ALBUQUERQUE, N.M. — A private jet once owned by Elvis Presley and featured on the National Geographic Channel is set to be auctioned after sitting on a runway in New Mexico for 30 years.
The red 1962 Lockheed Jetstar, one of many owned by the King of rock ‘n’ roll, has no engines and needs a restoration of its cockpit. But Elvis designed the interior that has red velvet seats and red shag carpet. The plan had been a source of mystery in Roswell, New Mexico where it has sat largely untouched and tucked away at a small airport’s tarmac.
Liveauctioneers.com, which is handling the bidding, said the jet was owned by Elvis and his father, Vernon Presley. “This jet has the potential of being fully restored, and placed on exhibit for the world to come see,” the auction website said.
Photos of the plane show exterior in need of restoration and seats of the cockpit torn.
Roswell International Air Center Interim Director Scott Stark said the plane is privately owned and rarely was open for tours. “It’s been five or six years since there have been any tours of it,” Stark said.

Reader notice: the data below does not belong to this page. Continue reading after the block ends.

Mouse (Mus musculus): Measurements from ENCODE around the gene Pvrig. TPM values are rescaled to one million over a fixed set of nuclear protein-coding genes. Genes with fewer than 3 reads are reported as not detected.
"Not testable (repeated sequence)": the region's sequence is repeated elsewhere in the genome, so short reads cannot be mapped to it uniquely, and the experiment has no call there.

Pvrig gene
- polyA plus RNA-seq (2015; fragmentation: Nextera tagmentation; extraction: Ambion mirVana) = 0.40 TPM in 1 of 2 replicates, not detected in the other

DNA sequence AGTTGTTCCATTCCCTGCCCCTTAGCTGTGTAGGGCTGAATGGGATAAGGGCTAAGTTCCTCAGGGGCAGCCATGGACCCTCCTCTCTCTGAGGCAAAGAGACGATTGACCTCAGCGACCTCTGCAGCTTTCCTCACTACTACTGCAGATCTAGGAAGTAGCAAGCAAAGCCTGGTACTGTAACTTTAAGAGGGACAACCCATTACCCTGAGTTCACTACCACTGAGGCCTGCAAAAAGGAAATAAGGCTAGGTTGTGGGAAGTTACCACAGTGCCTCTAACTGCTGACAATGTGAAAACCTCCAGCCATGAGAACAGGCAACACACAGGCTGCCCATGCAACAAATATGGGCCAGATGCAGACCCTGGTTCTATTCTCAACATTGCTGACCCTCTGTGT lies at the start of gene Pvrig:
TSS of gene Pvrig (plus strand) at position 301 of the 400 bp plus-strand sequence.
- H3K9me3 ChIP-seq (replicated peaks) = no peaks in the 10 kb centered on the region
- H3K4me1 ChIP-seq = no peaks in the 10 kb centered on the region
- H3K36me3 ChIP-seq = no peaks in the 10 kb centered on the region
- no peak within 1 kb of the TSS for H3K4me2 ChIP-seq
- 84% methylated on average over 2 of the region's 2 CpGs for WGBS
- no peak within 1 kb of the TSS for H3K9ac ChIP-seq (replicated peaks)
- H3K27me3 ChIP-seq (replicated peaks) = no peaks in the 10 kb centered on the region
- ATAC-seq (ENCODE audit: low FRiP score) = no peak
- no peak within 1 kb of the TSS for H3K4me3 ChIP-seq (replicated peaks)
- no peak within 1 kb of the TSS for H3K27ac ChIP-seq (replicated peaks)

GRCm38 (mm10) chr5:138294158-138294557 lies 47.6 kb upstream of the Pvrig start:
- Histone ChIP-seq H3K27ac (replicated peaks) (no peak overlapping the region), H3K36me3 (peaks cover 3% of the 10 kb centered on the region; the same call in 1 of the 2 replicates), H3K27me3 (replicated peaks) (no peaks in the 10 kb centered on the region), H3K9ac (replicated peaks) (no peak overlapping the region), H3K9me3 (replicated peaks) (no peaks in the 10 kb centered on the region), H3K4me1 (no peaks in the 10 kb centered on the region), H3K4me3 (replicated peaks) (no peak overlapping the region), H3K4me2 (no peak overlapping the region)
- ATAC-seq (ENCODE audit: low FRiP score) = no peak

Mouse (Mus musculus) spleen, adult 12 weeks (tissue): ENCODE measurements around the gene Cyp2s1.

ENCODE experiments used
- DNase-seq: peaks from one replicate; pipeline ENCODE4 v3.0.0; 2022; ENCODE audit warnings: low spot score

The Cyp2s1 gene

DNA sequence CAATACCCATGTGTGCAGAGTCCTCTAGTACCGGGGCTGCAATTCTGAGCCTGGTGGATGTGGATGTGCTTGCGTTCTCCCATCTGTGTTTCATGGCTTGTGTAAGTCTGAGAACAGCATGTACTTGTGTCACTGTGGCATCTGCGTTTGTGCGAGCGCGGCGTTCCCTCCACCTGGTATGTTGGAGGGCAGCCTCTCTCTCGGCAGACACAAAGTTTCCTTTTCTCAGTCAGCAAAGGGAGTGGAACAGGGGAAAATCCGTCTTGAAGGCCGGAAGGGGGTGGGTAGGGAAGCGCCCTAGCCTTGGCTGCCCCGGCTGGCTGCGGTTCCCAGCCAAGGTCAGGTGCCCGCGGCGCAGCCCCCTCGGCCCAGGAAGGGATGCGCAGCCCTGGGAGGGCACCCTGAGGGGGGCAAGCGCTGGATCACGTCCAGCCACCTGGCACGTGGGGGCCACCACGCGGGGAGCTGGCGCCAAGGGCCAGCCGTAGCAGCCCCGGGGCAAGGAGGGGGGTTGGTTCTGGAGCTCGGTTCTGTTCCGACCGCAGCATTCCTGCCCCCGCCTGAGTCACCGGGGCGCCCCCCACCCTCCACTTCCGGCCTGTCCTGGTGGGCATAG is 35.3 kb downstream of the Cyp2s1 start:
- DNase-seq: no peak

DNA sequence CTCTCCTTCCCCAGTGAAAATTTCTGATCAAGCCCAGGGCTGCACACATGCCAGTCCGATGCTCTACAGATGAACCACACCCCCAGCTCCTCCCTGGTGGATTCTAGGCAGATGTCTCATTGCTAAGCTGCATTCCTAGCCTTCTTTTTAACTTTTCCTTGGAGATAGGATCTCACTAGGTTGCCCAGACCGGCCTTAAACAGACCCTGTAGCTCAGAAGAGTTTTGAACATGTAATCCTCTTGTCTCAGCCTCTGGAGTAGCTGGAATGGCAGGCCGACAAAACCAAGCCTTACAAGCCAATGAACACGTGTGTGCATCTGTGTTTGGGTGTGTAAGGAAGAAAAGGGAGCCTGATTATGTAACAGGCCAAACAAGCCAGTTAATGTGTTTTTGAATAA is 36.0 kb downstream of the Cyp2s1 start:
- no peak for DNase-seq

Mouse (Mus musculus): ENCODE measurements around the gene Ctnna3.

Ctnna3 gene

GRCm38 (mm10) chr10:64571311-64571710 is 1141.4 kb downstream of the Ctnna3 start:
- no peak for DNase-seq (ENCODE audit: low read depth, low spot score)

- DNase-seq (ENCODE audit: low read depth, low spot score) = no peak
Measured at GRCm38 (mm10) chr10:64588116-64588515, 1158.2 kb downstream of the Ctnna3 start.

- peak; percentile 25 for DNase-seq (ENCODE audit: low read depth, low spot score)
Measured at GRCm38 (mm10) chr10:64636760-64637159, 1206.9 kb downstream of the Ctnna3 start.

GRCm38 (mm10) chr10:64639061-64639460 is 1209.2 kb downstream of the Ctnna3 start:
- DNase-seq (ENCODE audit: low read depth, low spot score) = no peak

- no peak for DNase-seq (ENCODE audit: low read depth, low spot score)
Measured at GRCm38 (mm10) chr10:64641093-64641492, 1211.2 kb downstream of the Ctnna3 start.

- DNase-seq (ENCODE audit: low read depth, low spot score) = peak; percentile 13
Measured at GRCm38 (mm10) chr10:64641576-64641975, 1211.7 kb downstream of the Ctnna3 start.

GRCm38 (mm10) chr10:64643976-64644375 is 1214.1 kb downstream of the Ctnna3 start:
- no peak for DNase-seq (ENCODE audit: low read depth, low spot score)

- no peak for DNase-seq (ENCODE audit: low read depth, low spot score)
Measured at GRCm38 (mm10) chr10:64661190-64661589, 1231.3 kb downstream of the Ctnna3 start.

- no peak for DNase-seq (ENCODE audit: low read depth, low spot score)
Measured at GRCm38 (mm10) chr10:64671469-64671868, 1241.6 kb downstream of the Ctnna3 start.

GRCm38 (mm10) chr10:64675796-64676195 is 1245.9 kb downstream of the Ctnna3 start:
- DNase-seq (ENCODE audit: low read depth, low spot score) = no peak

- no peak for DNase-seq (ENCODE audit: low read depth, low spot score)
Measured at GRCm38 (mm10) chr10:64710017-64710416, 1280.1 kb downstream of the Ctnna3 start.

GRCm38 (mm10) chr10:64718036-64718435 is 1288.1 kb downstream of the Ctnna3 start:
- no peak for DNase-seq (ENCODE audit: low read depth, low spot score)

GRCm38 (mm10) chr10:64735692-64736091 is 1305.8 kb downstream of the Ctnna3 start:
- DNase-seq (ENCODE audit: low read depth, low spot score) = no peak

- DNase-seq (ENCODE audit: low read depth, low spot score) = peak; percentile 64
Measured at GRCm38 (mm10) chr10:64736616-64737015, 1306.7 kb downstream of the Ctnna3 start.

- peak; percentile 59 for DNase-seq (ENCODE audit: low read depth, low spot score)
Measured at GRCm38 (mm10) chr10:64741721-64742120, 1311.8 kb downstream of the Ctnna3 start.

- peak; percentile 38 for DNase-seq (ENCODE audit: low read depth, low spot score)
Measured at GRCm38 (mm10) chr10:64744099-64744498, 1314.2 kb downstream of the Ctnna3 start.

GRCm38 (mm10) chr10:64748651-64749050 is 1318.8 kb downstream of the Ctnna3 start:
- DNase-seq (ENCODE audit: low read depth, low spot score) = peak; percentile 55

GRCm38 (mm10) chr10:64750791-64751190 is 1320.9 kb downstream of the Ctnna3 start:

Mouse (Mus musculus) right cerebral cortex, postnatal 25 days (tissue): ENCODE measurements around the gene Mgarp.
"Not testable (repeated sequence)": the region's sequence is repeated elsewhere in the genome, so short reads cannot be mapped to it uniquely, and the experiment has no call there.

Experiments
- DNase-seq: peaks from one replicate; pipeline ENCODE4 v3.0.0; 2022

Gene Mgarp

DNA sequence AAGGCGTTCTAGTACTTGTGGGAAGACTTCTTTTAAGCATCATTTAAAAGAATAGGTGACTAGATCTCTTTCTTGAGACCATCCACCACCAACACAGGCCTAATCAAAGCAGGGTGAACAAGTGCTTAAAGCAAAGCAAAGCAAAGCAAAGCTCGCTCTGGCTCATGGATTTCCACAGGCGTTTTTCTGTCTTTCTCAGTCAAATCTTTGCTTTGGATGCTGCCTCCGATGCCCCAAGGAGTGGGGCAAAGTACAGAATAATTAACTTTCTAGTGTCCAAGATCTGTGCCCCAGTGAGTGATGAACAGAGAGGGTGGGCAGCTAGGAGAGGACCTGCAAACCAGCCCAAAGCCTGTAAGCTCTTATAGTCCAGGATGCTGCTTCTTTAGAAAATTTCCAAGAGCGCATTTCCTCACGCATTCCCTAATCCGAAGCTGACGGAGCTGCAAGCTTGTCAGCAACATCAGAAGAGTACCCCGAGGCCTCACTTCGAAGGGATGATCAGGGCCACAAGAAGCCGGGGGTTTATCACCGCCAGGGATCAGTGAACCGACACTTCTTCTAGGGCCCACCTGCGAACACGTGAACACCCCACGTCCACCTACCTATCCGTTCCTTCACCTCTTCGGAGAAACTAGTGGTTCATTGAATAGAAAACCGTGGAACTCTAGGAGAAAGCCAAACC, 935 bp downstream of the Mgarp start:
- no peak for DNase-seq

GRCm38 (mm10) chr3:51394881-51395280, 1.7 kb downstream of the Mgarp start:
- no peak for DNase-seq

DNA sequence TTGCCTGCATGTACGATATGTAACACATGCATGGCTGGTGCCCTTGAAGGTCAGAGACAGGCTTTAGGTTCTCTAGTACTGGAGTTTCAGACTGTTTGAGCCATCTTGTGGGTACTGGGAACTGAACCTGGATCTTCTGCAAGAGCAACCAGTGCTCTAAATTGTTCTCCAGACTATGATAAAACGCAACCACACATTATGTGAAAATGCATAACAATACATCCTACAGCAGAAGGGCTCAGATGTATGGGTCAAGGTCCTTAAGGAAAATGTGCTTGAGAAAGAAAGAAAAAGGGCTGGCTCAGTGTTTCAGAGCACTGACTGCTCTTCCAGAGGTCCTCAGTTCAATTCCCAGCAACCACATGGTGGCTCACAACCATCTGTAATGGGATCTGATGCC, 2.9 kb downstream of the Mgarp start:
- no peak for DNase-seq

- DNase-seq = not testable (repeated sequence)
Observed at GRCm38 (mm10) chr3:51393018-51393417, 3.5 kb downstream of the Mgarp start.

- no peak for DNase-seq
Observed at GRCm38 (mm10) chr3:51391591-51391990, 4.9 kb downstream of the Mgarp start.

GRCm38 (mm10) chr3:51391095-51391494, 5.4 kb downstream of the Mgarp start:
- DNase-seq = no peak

However, the owner has allowed the plane to be shown at various aviation events. Stark said the owner, whose name has not been released, recently decided to sell it.
GWS Auctions Inc. of California said on its website the plane will be auctioned May 27 at an event in California featuring celebrity memorabilia including handwritten notes from The Beach Boys and lost photos of the late R&B singer Aaliyah.
GWS Auctions Inc. did not immediately return a phone message and email from The Associated Press.
The auction house estimates the Elvis plane’s value at $2 million to $3.5 million.
Elvis also owned more well-known planes. The Lisa Marie plane, for example, can be seen at Graceland in Memphis, Tennessee.
Presley was born in Tupelo on Jan. 8, 1935, and moved to Memphis with his parents at age 13. He became a leading figure in the fledgling rockabilly scene by covering songs originally performed by African-American artists like Big Mama Thornton (Hound Dog) and Arthur Crudup (That’s All Right).
His provocative dancing and hit records turned him into one of the 20th century’s most recognizable icons. Historians say his music also helped usher in the fall of racial segregation.
Elvis was 42 when he died on Aug. 16, 1977, in Memphis.